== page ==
1993: "Don't ask, don't tell" (DADT) is made the official United States policy on gays serving in the military. The policy prohibited people who "demonstrate a propensity or intent to engage in homosexual acts" from serving in the armed forces of the United States, because their presence "would create an unacceptable risk to the high standards of morale, good order and discipline, and unit cohesion that are the essence of military capability."
1993: Brandon Teena, an American trans man (a female to male transgender person) was raped and murdered in Humboldt, Nebraska. His life and death were the subject of the Academy Award-winning 1999 film Boys Don't Cry, which was based on the documentary film The Brandon Teena Story. Teena's violent death, along with the murder of Matthew Shepard, led to increased lobbying for hate crime laws in the United States.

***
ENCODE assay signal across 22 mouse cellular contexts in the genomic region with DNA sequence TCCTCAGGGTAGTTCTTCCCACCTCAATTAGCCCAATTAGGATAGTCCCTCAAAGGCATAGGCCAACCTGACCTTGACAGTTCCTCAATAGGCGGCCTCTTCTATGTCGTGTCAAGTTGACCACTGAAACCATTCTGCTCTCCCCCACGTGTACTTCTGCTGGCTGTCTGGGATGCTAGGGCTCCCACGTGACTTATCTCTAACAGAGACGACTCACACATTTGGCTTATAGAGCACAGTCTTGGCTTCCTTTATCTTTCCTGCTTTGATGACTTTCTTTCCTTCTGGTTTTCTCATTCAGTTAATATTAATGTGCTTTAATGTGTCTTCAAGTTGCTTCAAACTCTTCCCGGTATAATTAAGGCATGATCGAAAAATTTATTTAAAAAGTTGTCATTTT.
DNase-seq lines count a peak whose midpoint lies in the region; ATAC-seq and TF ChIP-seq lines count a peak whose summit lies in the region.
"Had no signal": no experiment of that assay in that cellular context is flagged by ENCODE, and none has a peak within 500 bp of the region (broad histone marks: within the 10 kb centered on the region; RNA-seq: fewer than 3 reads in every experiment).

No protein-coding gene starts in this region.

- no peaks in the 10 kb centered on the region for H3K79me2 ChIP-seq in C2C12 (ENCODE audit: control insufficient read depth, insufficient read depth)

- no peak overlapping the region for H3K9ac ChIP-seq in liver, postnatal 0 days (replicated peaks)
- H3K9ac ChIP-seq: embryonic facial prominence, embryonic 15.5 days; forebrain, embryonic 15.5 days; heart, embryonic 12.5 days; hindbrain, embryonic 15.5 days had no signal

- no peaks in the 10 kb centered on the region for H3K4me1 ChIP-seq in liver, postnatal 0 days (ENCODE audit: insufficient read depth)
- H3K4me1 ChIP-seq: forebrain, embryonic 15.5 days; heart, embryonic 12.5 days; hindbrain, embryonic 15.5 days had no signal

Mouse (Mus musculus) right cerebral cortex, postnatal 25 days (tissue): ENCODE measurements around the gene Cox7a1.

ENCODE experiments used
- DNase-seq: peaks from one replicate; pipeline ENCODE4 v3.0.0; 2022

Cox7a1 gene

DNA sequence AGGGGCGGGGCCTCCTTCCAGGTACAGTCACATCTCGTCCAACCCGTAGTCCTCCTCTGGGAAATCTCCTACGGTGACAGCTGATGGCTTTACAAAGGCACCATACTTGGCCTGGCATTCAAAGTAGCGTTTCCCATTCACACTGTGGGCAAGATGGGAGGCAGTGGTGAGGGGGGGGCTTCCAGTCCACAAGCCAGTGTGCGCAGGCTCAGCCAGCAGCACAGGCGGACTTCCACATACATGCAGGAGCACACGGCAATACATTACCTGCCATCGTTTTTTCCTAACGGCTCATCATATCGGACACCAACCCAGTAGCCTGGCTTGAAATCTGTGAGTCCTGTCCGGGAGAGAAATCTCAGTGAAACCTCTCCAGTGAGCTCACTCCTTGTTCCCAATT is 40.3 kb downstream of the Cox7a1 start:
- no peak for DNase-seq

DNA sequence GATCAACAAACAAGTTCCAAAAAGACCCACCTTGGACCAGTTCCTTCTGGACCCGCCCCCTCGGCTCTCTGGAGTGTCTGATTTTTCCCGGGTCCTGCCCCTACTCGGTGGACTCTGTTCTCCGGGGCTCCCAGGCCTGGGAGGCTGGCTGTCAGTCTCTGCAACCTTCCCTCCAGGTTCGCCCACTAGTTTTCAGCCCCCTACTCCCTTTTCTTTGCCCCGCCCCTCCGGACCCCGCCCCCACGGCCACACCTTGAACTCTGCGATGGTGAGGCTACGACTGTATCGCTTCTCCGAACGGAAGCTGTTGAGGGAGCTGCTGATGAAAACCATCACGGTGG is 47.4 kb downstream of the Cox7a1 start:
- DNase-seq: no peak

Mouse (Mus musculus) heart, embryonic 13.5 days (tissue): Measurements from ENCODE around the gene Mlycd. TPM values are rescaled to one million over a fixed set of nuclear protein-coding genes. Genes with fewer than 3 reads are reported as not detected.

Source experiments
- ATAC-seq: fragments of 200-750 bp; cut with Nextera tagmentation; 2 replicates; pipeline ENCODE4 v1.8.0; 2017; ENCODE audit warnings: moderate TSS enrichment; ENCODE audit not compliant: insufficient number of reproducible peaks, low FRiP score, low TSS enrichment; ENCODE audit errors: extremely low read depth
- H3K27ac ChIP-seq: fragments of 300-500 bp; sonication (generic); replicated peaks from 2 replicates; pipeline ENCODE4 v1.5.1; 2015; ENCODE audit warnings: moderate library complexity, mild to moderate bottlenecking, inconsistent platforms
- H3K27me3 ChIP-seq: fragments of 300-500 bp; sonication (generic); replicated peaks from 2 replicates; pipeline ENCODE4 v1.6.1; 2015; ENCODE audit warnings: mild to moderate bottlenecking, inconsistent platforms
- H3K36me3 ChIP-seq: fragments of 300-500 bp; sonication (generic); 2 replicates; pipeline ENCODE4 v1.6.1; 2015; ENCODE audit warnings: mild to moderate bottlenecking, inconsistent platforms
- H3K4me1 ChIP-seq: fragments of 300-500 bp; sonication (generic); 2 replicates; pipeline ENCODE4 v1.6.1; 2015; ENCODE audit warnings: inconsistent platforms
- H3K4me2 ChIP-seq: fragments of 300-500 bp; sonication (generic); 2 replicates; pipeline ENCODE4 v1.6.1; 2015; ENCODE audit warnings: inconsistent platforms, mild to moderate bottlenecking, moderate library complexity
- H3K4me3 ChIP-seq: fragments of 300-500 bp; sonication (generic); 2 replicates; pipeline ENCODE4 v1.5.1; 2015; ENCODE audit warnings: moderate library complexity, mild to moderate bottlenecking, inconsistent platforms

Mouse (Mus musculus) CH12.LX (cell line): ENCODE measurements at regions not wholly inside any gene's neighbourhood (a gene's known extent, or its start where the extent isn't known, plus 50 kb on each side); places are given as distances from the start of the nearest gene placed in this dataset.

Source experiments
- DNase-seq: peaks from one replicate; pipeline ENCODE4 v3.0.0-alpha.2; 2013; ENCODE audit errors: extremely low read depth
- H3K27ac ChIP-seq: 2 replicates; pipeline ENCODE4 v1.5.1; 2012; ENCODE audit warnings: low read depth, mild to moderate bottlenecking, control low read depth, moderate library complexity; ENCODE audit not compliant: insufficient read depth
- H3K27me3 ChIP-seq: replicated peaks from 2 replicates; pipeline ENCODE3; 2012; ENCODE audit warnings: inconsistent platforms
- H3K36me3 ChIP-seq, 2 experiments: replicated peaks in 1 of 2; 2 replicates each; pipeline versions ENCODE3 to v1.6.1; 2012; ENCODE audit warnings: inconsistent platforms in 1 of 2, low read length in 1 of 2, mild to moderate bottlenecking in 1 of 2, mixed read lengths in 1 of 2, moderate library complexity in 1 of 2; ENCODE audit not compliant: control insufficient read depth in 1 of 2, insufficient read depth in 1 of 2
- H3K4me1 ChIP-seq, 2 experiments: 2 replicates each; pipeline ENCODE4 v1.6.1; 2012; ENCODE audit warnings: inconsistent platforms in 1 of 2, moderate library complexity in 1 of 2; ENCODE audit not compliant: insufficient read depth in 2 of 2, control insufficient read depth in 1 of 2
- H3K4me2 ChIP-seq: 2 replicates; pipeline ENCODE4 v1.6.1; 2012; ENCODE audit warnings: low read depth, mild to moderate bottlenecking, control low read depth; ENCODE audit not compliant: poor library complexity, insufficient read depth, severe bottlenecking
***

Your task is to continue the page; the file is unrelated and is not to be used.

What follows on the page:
1996: The first lesbian wedding on television occurred, held for fictional characters Carol (played by Jane Sibbett) and Susan (played by Jessica Hecht) on the TV show "Friends"
1996: President Bill Clinton signs DOMA (Defense of Marriage Act) which allows states to refuse recognition of same-sex marriages from other states.
1997: Ellen DeGeneres came out as a lesbian, one of the first celebrities to do so. Furthermore, later that year her character Ellen Morgan came out as a lesbian on the TV show "Ellen", making Ellen DeGeneres the first openly lesbian actress to play an openly lesbian character on television.